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I only used the complete picture/sliced up reference to demonstrate that it is possible to render the exact same picture using square shaped tiles as diamond shaped tiles.

That said, given that you could create any image (isometric or not) with a set of square tiles, is there something about the isometric view that makes a square tile set showing isometric objects unworkable?

Perhaps you need more square tiles to show the same thing, for instance?

(By the way, thanks CaptainJester. I did read that article you posted. It seemed to explain why isometric images are drawn the way they are, but didn't answer why you couldn't draw these same images on a square tile, instead of a diamond one.)

[edited by - turtle1776 on April 30, 2002 4:58:00 PM]

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I''m sure I''ve seen games that do just this. You can''t tell that they do this until you start to use the editor, though. I may very well be wrong, but I think StarCraft did this.

Another tile approach which may be more compatoible with your thinking is the one used by Total Annihilation: many large arbitrary-sized rectangular tiles are combined to make a map. These tiles are themselves split up into smaller uniform tiles, with which the game operates. This is another technique you may want to look into.

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''* the need to use a masked or transparent image (slower) because the individual tiles overlap each other.''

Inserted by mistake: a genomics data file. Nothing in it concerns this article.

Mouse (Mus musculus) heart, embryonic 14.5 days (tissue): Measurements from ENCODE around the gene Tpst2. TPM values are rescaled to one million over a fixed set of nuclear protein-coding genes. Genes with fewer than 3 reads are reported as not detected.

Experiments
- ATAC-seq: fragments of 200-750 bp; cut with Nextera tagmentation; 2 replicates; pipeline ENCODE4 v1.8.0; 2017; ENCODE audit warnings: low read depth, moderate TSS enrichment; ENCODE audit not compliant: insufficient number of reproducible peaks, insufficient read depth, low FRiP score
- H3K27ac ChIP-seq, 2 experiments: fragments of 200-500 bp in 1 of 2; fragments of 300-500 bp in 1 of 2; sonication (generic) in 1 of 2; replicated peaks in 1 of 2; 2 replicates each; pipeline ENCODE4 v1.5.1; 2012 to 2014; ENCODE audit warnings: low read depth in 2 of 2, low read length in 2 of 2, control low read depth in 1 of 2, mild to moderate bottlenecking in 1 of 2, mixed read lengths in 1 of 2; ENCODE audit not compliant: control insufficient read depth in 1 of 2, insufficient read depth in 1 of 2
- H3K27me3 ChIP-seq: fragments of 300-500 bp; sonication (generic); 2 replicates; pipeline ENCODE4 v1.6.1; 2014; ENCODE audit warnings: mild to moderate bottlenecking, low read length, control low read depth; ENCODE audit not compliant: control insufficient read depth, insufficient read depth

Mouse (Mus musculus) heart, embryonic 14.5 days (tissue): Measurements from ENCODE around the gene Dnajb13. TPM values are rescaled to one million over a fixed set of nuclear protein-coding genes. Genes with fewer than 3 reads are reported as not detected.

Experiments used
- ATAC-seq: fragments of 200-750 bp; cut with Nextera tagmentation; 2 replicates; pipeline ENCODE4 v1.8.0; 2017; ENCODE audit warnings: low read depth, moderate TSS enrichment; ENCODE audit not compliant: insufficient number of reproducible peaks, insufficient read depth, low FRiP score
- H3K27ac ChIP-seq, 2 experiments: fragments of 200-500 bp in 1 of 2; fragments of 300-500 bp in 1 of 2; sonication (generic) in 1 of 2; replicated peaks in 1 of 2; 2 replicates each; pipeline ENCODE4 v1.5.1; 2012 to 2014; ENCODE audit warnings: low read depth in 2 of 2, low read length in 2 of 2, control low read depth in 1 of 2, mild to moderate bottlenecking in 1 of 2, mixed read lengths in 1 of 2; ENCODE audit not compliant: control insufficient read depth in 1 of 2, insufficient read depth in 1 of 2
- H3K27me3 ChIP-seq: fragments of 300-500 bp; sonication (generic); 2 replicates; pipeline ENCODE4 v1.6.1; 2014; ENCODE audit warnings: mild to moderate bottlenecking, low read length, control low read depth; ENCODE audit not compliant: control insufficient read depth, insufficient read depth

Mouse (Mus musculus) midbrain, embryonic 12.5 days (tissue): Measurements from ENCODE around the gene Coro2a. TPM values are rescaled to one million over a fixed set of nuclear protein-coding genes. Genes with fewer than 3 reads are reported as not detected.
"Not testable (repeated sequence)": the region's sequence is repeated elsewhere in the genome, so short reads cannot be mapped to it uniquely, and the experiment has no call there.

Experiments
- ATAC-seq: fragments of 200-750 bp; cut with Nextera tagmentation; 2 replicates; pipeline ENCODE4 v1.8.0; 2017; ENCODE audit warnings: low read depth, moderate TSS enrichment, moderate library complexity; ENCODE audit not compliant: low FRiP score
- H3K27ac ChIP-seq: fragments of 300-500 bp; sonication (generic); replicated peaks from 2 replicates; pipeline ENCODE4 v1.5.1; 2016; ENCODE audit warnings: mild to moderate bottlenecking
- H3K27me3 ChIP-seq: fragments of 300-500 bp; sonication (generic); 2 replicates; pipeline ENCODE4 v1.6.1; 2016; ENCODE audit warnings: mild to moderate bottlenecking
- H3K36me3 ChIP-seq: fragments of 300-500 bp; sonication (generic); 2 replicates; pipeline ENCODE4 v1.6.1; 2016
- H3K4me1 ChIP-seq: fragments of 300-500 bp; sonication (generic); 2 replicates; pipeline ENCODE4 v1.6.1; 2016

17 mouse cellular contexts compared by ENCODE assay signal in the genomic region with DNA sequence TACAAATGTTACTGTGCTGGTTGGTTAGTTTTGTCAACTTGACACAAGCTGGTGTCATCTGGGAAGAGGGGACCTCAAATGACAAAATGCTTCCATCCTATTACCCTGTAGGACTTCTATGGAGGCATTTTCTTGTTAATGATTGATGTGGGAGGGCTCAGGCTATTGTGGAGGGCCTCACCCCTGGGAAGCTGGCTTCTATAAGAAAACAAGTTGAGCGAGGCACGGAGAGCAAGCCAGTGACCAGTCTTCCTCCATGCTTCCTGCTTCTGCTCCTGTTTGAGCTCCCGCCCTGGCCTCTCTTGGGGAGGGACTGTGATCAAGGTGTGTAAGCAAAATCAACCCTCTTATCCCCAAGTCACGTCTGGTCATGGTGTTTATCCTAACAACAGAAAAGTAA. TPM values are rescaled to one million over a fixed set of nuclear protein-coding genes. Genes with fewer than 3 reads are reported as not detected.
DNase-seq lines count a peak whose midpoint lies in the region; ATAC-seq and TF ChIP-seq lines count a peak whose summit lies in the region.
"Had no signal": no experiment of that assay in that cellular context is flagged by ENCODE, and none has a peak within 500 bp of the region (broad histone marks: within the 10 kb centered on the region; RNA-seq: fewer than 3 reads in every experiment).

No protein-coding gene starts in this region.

ermm...since when does transparency become a resource-hog?

''* the need for strange map coordinate systems since the tiles aren''t lined up in nice rows and columns, but are instead staggered/offset from one row to the next. This makes things like simple movement and pathfinding (my last major project) problematic.''

Once you understand how to move between the tiles, it''s pretty
damned easy.

You have to think how it would look top-down, then rotate the
screen to an isometric view. Square tiles are then translated to
2d as diamond tiles.

-Hyatus
"da da da"

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TerranFury, you are right in that StarCraft does use 32x32 square tiles. As does Diablo II. The artists at Blizzard are extremely good at making square tiles look isometric.

turtle1776, your arguments are most likely correct. It is probably one of the reasons Blizzard used that approach for StarCraft and Diablo II.

One reason for diamond-shaped tiles is tile transitions. With diamond-shaped tiles, one tile can be placed next to another and still look right with no transition tiles required. For example, you can place a sealed road in the city, a town or the country with the same sealed road tiles. If you use square tiles, then you would need the transition tiles for sealed road to sidewalk, sealed road to grass and sealed road to dirt for all sealed road edge tiles.

Steve ''Sly'' Williams  Monkey Wrangler  Krome Studios
turbo game development with Borland compilers

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I agree with turtle1776, the isometric view done with diamonds (or hex) isn''t really much of an advantage nowadays. I think that method is just a common technique programmers used to make a 3D looking game without using 3D methods in the past. The new method to do the same things (ie. Starcraft) uses a simple box grid and have the art look isometric; therefore, achieving the same goal with a much simpler method. There''s not as much overhead in calculation of how to place each grid (even though it''s not a whole lot, it is some).

However, this is the biggest pro about programming with diamond grids among new to intermediate programmers - you learn. In fact, you learn a lot more as a programmer if you are able to create at least a grid system (or better yet, a entire game) with the diamond grid method. You learn to use masks to figure out which grid the cursor is pointing to; practice with dealing with transparencies; and, don''t you feel just warm and fuzzy when you figure out how to place each tile in an alternate pattern, then found a way for items (or characters) to move along this grid? Now that''s good programming practice.